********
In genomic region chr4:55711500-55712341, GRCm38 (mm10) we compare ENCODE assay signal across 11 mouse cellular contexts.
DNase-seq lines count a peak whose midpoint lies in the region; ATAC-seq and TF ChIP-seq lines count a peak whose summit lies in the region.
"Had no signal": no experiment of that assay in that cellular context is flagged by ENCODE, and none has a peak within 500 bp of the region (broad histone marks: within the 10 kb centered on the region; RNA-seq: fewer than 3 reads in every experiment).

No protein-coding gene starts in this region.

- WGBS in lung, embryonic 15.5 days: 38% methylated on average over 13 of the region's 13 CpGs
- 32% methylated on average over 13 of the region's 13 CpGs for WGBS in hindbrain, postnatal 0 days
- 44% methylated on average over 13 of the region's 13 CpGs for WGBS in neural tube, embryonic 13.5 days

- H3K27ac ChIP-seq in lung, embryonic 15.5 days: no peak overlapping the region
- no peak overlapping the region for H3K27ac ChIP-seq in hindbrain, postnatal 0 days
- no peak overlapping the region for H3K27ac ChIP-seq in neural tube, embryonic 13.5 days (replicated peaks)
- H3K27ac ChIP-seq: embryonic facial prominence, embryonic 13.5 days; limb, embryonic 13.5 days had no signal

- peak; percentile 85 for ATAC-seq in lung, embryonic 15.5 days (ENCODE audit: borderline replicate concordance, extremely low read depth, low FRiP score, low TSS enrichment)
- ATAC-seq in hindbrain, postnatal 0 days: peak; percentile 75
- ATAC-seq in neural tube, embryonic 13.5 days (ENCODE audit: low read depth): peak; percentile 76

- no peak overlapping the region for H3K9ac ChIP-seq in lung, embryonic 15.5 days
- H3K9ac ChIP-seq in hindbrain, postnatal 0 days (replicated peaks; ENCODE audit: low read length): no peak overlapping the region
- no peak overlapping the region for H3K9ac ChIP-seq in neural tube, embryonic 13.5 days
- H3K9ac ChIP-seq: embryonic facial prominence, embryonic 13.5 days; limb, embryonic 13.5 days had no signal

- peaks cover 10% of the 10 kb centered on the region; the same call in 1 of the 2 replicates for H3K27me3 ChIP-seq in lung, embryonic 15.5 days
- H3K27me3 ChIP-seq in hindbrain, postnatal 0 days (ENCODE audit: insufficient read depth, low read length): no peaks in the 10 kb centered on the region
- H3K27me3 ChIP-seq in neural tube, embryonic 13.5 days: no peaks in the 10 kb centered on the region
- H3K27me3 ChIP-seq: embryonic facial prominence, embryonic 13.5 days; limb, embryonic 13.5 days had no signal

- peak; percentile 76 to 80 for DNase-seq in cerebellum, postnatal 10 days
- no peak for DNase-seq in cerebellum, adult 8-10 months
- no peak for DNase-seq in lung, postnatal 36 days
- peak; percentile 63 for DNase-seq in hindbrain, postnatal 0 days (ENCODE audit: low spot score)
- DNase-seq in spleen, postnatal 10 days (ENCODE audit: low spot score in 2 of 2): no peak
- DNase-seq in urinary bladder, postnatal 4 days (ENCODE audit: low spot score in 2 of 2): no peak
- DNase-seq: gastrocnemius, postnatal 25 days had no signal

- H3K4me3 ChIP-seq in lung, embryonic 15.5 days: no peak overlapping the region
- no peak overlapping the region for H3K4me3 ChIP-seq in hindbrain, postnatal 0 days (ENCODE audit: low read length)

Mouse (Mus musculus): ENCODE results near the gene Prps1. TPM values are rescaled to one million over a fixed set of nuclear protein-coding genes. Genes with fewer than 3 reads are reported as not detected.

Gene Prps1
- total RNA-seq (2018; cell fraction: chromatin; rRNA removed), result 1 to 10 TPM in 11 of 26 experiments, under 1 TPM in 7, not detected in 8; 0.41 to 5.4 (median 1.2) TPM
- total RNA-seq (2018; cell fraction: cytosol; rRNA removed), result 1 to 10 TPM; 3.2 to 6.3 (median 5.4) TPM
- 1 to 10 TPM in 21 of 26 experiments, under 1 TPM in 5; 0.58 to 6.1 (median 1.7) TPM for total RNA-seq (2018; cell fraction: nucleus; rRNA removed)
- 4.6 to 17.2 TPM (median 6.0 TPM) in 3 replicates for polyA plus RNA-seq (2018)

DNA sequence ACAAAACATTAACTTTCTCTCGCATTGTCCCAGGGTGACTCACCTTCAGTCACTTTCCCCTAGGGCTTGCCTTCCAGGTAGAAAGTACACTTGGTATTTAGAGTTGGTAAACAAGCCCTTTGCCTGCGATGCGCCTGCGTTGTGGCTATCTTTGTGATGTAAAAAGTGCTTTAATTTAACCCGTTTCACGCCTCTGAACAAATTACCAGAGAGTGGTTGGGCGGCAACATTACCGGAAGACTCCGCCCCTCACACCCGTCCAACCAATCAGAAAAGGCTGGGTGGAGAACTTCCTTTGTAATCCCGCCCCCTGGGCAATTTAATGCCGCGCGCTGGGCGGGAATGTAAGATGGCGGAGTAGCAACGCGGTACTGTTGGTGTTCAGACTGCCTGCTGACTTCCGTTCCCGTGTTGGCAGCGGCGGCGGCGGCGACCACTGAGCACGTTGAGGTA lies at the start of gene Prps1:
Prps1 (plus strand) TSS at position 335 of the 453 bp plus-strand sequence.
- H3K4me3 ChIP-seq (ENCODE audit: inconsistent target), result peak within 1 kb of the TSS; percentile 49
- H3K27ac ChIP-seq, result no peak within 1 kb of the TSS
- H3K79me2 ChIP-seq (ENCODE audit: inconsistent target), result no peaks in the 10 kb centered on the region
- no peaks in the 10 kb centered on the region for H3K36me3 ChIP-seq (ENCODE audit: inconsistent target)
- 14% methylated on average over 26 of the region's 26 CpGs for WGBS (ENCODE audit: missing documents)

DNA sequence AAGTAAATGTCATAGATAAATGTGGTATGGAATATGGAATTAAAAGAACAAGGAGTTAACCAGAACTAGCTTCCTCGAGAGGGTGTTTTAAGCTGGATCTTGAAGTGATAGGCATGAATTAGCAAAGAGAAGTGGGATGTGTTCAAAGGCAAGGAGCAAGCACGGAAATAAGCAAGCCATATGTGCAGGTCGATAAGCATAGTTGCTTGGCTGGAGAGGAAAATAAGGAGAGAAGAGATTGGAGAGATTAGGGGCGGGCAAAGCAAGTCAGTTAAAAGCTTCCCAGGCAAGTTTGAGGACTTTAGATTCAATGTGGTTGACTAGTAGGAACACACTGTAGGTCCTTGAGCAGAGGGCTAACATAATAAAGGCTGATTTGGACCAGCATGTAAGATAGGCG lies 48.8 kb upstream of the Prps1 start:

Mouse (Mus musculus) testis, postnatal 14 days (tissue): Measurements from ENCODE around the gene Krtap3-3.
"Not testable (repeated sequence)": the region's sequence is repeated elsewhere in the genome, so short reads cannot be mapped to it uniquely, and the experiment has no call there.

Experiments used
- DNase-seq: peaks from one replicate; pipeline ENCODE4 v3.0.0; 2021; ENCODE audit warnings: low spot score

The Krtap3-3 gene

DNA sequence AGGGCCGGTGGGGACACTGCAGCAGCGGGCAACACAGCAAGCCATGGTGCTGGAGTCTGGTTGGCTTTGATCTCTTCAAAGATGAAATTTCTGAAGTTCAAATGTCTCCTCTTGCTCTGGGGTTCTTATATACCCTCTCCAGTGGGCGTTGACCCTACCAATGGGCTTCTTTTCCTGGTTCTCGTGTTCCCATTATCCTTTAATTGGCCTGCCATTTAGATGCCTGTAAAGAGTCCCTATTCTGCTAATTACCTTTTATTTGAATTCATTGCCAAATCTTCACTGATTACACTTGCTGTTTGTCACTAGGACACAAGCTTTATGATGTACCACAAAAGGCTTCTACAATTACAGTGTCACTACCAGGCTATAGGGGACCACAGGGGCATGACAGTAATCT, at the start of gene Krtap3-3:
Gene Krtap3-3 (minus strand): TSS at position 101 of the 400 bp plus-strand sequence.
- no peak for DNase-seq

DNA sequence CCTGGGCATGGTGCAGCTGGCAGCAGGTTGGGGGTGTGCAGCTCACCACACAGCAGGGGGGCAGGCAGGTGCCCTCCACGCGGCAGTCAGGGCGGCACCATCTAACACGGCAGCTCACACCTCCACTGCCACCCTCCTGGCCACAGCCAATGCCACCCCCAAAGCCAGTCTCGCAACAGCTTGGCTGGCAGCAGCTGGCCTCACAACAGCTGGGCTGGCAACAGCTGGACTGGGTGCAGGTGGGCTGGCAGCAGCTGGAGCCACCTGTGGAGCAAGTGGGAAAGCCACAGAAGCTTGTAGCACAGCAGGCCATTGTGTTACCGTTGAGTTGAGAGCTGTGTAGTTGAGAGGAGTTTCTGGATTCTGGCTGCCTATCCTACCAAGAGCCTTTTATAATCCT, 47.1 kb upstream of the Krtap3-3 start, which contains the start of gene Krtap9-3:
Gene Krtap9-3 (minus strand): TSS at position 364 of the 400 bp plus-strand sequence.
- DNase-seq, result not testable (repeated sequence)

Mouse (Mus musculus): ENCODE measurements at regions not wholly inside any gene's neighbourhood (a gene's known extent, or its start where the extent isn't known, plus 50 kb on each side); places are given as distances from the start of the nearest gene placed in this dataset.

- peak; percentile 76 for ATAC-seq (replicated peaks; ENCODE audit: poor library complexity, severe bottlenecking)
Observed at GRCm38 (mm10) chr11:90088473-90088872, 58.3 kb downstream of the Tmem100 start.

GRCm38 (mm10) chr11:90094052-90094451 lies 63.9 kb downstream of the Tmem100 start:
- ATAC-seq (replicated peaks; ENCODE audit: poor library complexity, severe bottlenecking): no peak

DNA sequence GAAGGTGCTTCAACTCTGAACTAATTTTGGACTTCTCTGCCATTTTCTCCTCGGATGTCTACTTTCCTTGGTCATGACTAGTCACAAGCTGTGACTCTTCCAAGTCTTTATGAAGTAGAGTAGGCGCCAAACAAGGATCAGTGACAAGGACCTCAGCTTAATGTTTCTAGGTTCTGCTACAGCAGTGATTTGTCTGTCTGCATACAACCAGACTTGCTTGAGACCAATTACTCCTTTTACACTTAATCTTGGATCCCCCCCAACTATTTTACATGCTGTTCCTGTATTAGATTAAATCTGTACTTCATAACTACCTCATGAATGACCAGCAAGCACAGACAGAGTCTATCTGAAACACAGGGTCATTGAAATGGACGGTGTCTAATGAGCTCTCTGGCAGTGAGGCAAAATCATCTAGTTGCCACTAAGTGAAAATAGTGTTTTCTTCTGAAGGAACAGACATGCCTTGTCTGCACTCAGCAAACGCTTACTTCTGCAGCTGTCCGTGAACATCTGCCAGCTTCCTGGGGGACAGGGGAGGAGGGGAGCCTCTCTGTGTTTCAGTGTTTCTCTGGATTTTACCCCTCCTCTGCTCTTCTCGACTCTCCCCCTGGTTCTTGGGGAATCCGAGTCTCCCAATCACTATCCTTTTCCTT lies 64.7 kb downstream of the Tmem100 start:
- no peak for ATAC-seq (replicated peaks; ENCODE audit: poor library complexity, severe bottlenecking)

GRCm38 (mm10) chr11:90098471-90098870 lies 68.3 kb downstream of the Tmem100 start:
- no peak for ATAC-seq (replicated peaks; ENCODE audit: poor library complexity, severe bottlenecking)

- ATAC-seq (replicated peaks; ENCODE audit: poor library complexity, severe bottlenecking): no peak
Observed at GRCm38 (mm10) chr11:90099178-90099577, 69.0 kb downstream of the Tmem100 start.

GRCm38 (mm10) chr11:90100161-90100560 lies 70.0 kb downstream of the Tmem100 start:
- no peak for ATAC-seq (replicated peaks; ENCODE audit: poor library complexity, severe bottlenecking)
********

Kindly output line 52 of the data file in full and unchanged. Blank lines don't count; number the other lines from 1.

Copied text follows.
Gene Krtap3-3 (minus strand): TSS at position 101 of the 400 bp plus-strand sequence.